A recent post from a driver who was asked to drive two 14 year old girls to the movies by a mother and then stay with them during the movie before bringing them home may seem extreme, but after doing some digging, it seems to actually be the new norm.
There seems to be an across the board perception by pax that Uber drivers are safer than cab drivers. I have no clue where this misconception originated, especially given the media coverage as of late, but believe me, it's there. I've had numerous pax tell me they feel safer with an Uber driver. I'm not saying one is safer over the other, but rather there really isn't that great of a difference either way and the more intense background checks done for cab drivers coupled with the other requirements would make cab drivers logically safer overall. The vast difference in the vetting would question that logic, but it's there just the same.
Teens and even a few pre-teens are using their parents' accounts to request rides, mostly with parental permission. Parents are requesting rides for their children while they aren't even in the country. Sound outlandish? Then you haven't been driving for Uber long enough.
My husband recently had a pickup request at the mall. The pax told him he was in front of Dillards. He drove past all 3 entrances and didn't see anyone. He called the pax and was told he had requested the ride for his son and he was in, wait for it, Germany. He was going to tell his son to go outside right away. Yes, you read that correctly. The father was physically in Germany and had requested an Uber for his teenage son and his girlfriend here in San Antonio.
As we were discussing this trend and he said he doesn't mind giving kids a safe ride home and would hope someone would do the same for our kids if the need arose. I have a completely different take on all of this. Yes, I am happy to get children home safely, but I don't agree that sticking them in a car with a stranger is the way to do it. The only way I would let my children come home in an Uber or a taxi, for that matter, would be in case of an emergency where we couldn't get to them ourselves and no family or friends were available.
Perhaps I'm being over-protective, but generally speaking, it's not my parenting style. They surf the net without parental controls, walk to the park alone and stay there after dark. They ride their bikes around the neighborhood, spend the night with their friends, we rarely say no to them because they are good kids who know the rules, follow them (most of the time) and we trust them enough to make good choices while understanding that making bad choices and suffering the consequences is part of growing up. Our family TV shows are Walking Dead and Better Call Saul so strict and over-protective aren't really in our parenting description.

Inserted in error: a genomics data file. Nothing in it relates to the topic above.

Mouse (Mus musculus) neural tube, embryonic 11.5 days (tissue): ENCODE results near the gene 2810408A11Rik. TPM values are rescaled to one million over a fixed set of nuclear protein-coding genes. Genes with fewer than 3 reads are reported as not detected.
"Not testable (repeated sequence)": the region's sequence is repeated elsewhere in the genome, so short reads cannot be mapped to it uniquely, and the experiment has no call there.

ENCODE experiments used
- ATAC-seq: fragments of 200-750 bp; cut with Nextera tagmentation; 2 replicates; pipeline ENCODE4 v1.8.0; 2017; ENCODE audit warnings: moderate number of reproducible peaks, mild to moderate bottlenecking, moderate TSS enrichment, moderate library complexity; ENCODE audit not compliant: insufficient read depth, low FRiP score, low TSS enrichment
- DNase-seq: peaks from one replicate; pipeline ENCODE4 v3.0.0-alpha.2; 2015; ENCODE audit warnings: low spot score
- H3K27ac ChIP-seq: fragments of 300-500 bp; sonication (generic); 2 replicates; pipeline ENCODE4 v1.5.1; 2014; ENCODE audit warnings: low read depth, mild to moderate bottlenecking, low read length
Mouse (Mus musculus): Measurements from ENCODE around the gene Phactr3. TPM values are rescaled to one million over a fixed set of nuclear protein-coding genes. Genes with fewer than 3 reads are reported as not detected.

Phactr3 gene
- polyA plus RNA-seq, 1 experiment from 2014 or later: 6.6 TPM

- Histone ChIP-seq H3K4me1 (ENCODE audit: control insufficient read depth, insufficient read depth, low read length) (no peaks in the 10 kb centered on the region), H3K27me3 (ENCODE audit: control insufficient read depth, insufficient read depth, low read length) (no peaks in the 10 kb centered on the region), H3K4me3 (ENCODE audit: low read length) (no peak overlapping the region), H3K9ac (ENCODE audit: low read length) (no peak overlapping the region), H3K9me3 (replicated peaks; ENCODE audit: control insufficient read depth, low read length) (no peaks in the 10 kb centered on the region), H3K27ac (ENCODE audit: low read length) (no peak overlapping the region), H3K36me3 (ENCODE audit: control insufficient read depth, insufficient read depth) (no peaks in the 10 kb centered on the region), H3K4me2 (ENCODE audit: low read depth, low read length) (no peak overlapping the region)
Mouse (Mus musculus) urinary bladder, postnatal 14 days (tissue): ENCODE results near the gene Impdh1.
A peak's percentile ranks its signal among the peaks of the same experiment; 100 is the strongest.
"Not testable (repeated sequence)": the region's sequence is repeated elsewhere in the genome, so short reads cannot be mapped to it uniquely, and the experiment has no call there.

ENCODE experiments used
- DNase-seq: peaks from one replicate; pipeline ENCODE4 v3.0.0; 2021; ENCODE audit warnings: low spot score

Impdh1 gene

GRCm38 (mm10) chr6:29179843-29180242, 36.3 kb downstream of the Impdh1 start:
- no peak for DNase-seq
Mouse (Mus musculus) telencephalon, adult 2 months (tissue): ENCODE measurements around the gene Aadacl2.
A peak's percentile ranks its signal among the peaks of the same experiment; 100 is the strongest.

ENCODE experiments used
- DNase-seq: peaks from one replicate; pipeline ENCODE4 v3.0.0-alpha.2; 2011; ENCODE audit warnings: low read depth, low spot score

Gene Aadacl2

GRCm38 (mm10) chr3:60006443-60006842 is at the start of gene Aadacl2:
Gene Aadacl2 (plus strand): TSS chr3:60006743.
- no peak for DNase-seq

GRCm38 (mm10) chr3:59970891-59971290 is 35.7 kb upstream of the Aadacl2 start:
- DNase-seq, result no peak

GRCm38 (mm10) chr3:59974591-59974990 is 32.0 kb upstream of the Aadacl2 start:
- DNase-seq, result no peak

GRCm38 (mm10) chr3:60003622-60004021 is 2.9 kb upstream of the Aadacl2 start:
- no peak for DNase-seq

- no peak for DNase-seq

Now before you race to call CPS, you should know they are all 14 and older, we keep the 15 year old's laptop during the school week because he has Aspergers and will end up glued to Minecraft until 4am otherwise. We took away our 14 year old daughter's Kindle because we had been asking her to clean her room for 10 days without much progress. I get a notification every time a grade drops below 85 and I don't hesitate to email a teacher when something is missing. We have a weekly chore chart that everyone participates in so we aren't just sitting around letting them do whatever they want, we just don't believe in helicopter parenting.
So, with that all cleared up, let's get back to the crux of the matter. Is putting your kid in an Uber car really safe and what are the liabilities for the driver? Uber and Lyft are both clear on unaccompanied minors, but the pax's parental units don't seem to care. We all know kids who are wise and manipulative beyond their years. What if a damaged 15 year old decides to accuse a driver of rape? What if the driver has an accident? What if it's a really bad accident? The fact that the parent put that child in the car or authorized it will be moot. That parent will be demanding the driver's head on a spike.
What is a driver to do? Do you take the risk or do you politely decline? In the immortal words of Keanu Reeves, “What do you do? What do you do?”
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